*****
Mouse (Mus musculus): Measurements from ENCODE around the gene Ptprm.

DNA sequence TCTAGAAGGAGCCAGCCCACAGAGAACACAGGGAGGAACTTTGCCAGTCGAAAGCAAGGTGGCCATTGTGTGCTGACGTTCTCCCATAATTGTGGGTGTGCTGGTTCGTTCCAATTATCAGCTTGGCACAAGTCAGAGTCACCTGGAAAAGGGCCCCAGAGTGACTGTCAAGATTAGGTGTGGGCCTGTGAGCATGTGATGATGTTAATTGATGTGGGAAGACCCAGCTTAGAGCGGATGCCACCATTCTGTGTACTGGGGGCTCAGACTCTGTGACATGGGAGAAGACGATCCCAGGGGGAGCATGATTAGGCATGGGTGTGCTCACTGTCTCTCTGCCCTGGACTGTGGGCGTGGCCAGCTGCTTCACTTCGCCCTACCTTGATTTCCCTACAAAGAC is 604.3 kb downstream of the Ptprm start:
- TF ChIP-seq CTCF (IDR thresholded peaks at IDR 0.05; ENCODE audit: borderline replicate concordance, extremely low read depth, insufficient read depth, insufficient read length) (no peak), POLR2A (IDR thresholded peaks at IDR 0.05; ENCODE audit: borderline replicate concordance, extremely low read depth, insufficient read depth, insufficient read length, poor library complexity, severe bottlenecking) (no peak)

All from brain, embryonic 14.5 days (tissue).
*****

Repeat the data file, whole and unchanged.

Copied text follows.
Mouse (Mus musculus): Measurements from ENCODE around the gene Ptprm.

DNA sequence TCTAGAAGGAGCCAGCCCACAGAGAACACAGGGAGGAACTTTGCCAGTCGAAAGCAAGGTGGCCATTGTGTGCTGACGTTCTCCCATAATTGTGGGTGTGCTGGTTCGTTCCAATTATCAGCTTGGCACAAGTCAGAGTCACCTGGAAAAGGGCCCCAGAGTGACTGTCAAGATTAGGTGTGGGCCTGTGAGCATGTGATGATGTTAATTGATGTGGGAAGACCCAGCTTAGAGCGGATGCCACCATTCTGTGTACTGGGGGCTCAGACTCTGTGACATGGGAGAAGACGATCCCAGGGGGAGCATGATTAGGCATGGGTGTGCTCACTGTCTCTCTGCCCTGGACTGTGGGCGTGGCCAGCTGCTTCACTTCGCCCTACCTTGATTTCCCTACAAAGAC is 604.3 kb downstream of the Ptprm start:
- TF ChIP-seq CTCF (IDR thresholded peaks at IDR 0.05; ENCODE audit: borderline replicate concordance, extremely low read depth, insufficient read depth, insufficient read length) (no peak), POLR2A (IDR thresholded peaks at IDR 0.05; ENCODE audit: borderline replicate concordance, extremely low read depth, insufficient read depth, insufficient read length, poor library complexity, severe bottlenecking) (no peak)

All from brain, embryonic 14.5 days (tissue).